Wall Street Traders Have Lost Much of Their Swagger


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In December, a team of researchers from the Federal Reserve Bank of New York, the University of Southern California and University College London published a study of what cognitive skills make successful traders. They’re back with a look at non-cognitive skills such as agreeableness and conscientiousness. This time their focus is not on what distinguishes traders from everyone else, but how personalities of traders and non-traders changed due to the pandemic.

The findings suggest a trading environment that is becoming less bold and more cautious with implications for the reaction function of financial markets that is very different than what we have become accustomed to.

When I studied academic finance in the early 1980s, the focus was on economic fundamentals and mathematical theories. “Behavioral” finance — which examined how the psychology of participants affected markets — was a niche field that many researchers disregarded entirely. But the influence of behavioral theories grew rapidly over the next couple of decades, and now it is a main pillar of the field.

Much of the early work on behavioral finance studied tendencies that were considered near universal in humans. That gave way to work that recognized differences among individuals, but these were often assumed to be set early in life and constant thereafter. Only in the last 10 years or so have behavioral finance theories that assume personalities are malleable in adults become mainstream. The pandemic is the biggest mass trauma that provides a natural experiment for these new ideas. How did the pandemic change the personalities of traders? What does that mean for financial markets?

Although this is a new area of academic study, it’s an ancient idea. It’s always been common to talk about traders being traumatized by some financial crisis, and to assume risk-taking declined as a result, removing liquidity from markets and depressing valuations. Most theories of financial bubbles and panics are psychological, as are many trade theses and strategies. But none of this is rigorous, and much of it is rooted in crude psychological stereotypes and superficial economic logic.

It might surprise you to learn that the New York Fed study found traders score higher on agreeableness — which includes trusting others and not finding fault — than a control group of students. Traders are supposed to be skeptical, even suspicious, constantly looking for faults and thinking in contrary ways. There are almost no disagreeable traders; they are all moderate or high on the characteristics. Students, though, can be low, moderate or high. High agreeableness doesn’t seem to be necessary for trading, but low agreeableness seems to be a disqualification.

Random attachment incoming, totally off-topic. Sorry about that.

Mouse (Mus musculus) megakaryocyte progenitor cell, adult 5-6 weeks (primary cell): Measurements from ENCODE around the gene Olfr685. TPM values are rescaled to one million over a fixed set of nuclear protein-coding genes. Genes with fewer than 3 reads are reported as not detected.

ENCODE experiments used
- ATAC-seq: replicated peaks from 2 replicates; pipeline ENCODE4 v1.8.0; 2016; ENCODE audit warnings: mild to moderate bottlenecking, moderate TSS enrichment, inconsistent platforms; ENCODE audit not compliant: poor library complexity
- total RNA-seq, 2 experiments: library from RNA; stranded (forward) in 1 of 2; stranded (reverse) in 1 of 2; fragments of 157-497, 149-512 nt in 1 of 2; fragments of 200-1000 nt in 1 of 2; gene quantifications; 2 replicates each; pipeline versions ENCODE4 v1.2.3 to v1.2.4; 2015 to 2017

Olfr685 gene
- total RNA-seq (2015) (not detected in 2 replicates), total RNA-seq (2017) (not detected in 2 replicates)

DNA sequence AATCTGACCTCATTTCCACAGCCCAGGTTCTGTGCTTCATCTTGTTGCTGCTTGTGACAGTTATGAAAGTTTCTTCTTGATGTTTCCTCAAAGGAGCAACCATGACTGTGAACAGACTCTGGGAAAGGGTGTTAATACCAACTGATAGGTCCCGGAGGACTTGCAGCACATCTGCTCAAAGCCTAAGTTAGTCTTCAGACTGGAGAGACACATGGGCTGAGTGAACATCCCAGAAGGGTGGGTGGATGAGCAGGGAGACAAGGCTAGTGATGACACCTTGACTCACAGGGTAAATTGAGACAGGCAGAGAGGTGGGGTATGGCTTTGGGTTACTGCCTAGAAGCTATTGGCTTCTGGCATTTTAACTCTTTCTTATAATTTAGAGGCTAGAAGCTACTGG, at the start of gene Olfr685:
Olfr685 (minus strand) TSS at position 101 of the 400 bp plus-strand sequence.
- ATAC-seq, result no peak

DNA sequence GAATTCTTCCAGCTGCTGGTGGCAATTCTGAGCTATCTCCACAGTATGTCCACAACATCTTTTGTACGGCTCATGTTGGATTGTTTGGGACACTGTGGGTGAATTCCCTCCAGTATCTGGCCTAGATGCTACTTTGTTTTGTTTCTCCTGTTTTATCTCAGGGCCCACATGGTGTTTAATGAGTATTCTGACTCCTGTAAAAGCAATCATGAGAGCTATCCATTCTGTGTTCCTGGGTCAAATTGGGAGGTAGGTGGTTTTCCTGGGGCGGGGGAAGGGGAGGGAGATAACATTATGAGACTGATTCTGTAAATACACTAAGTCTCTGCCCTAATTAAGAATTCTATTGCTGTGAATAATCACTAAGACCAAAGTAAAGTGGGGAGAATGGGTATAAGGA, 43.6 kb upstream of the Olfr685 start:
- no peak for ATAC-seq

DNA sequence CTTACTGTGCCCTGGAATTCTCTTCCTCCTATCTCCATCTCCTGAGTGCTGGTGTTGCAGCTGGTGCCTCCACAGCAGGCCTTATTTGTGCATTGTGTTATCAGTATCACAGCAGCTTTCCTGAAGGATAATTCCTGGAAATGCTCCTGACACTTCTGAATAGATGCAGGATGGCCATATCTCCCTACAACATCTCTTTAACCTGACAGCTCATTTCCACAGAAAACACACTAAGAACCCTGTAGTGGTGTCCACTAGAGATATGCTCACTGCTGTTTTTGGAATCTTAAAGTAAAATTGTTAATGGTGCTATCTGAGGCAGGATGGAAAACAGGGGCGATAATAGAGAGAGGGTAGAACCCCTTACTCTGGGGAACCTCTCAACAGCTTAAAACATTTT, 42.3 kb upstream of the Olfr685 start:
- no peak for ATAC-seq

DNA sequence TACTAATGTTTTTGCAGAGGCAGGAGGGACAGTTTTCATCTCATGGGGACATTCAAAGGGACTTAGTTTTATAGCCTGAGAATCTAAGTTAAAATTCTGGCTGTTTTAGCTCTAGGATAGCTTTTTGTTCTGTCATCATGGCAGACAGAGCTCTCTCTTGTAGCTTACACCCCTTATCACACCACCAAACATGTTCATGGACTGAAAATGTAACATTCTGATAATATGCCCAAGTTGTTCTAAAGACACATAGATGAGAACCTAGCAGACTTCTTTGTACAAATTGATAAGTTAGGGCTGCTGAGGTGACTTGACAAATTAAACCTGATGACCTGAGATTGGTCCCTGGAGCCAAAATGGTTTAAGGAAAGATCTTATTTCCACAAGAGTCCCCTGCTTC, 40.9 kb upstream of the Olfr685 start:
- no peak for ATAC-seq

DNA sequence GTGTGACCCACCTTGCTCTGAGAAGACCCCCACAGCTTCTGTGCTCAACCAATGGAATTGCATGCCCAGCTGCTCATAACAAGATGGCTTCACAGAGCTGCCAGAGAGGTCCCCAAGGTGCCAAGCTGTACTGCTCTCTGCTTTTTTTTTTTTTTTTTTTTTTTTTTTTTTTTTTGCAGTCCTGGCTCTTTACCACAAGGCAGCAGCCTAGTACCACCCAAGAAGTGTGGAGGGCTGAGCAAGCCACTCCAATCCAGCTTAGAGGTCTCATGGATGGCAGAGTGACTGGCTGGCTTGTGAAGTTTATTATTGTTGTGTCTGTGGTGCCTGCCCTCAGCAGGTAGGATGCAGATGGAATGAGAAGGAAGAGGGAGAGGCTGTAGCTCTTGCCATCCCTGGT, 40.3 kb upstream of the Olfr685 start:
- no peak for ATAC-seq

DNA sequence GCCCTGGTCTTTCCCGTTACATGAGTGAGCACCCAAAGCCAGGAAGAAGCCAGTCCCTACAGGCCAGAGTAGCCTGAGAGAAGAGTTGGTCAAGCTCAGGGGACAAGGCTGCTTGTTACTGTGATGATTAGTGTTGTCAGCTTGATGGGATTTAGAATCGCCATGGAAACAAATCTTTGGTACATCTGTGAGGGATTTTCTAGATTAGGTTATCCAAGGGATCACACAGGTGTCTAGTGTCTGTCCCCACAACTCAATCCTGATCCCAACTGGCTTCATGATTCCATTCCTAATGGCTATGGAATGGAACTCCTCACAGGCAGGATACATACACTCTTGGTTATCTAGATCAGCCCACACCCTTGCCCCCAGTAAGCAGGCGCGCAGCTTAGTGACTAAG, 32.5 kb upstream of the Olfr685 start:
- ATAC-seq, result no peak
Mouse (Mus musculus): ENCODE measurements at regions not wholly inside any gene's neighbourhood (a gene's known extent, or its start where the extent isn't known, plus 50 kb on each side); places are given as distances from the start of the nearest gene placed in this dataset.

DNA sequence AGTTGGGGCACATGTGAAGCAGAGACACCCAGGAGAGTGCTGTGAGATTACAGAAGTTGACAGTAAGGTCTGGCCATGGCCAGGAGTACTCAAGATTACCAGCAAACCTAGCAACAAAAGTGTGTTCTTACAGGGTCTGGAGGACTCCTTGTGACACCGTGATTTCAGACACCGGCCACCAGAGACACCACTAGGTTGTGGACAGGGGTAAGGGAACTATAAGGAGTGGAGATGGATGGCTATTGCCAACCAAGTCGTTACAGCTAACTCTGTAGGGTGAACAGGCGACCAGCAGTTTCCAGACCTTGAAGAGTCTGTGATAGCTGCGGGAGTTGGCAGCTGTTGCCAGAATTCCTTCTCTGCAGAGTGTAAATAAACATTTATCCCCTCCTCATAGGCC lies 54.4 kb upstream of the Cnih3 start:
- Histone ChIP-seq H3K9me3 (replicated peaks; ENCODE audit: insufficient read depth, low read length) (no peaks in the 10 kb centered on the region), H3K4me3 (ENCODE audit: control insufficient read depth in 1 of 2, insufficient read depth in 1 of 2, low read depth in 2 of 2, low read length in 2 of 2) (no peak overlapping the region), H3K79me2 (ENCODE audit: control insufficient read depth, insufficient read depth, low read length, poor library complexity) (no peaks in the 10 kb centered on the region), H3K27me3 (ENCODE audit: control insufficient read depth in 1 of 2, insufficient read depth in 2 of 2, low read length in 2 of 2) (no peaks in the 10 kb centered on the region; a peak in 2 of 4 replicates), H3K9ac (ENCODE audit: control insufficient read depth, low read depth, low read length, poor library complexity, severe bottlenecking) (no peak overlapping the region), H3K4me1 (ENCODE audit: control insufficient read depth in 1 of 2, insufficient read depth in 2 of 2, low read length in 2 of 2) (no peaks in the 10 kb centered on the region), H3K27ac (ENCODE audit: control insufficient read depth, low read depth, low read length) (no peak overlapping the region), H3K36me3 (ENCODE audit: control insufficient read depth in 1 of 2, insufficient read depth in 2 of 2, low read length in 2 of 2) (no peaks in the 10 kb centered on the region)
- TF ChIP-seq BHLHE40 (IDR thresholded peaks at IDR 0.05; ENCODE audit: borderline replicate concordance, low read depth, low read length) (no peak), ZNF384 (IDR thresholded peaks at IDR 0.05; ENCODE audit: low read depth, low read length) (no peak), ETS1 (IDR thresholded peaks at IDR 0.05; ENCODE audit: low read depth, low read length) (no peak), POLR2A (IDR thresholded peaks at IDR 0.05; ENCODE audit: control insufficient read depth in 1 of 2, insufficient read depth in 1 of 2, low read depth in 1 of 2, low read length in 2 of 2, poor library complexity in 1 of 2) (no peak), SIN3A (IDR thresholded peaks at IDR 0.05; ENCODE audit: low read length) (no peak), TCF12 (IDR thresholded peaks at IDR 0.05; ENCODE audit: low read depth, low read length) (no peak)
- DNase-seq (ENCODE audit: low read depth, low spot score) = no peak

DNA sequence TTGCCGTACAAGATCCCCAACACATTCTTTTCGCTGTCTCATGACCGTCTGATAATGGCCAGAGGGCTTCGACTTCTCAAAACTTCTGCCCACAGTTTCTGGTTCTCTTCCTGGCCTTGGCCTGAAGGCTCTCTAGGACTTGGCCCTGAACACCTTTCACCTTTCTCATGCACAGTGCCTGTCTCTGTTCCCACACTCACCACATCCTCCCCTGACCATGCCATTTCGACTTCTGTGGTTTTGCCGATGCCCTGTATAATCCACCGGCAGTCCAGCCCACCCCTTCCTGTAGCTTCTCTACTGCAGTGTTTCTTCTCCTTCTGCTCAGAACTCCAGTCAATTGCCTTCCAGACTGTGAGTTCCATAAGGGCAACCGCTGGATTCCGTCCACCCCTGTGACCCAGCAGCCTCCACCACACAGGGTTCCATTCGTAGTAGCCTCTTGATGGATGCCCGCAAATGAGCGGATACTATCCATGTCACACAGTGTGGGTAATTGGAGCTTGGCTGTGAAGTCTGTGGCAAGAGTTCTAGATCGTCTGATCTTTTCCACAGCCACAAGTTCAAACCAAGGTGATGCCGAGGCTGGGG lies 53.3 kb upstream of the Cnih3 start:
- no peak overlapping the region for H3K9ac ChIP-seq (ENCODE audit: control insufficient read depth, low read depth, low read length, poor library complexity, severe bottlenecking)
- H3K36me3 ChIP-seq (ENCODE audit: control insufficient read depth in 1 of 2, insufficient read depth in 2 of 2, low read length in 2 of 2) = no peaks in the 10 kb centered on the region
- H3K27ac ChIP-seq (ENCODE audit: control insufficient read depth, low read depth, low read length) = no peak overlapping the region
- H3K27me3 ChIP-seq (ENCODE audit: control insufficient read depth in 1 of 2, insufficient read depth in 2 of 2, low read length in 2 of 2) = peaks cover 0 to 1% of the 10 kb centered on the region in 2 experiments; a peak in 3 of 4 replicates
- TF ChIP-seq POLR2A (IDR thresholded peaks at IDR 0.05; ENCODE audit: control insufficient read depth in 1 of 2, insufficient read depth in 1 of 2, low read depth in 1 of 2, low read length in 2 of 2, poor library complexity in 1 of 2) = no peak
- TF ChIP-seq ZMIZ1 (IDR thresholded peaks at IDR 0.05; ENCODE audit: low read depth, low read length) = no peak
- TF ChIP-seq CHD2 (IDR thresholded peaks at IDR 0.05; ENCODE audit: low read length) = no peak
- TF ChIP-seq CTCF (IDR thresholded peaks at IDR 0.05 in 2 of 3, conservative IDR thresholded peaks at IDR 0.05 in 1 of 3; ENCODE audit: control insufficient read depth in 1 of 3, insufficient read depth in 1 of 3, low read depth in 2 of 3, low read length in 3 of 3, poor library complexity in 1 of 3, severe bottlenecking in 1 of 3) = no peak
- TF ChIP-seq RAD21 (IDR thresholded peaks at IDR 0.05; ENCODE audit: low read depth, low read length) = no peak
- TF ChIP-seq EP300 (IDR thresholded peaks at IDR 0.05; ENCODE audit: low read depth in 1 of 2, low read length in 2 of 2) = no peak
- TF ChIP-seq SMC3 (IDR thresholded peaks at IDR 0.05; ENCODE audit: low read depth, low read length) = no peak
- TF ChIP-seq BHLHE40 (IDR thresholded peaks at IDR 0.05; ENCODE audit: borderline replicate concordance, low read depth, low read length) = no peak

What happened in the pandemic? Traders’ agreeableness crashed, from well above student levels to well below. Student agreeableness did not change significantly, so it was not a general effect on everyone. The effect was much larger on traders who had been personally impacted in negative ways — medically, economically or in a life situation. Oddly, among students there was a much smaller decline in agreeableness, but only among the students least affected by the pandemic.

The other big change was in a trait the authors call “locus of control,” or the extent to which people feel they control events and direct their life. Here traders score much higher than students, as it appears that feeling in control is necessary for trading. On one hand, traders are supposed to have great respect for the market and randomness, which would seem to argue for low locus of control. But it seems instead that traders need high locus of control to summon the psychic strength to make bold bets under uncertainty.

Locus of control also crashed for traders, although it remained well above student levels, which again did not change significantly. This change was the same for traders who reported a high or low impact of the pandemic on their lives.

This is just one study, and we don’t yet know whether this was a temporary or permanent change. But taken at face value, it suggests markets could be significantly more cautious as a result. Suspicious traders who don’t trust each other and don’t feel in control are not likely to take bold positions. If the younger generation was not affected, as seems to be the case in this study anyway, perhaps the market leaders of the next few years will be traders who were spared the specific traumas of trading during pandemic.

The other question is whether this type of research will yield important market insights. Will we learn how markets shape traders’ personalities, and how those personalities then affect market behavior? Or will this remain an academic curiosity of small practical interest? Perhaps the next paper from this team will help answer the questions.More From Bloomberg Opinion:

• Want Trading Success? Learn Poker, Not Economics: Aaron Brown

• Banks Are Right to Clamp Down on Using ChatGPT: Paul J. Davies

• Is Michael Platt Finance’s Highest Earner?: Marc Rubinstein

This column does not necessarily reflect the opinion of the editorial board or Bloomberg LP and its owners.

Aaron Brown is a former managing director and head of financial market research at AQR Capital Management. He is author of “The Poker Face of Wall Street.” He may have a stake in the areas he writes about.

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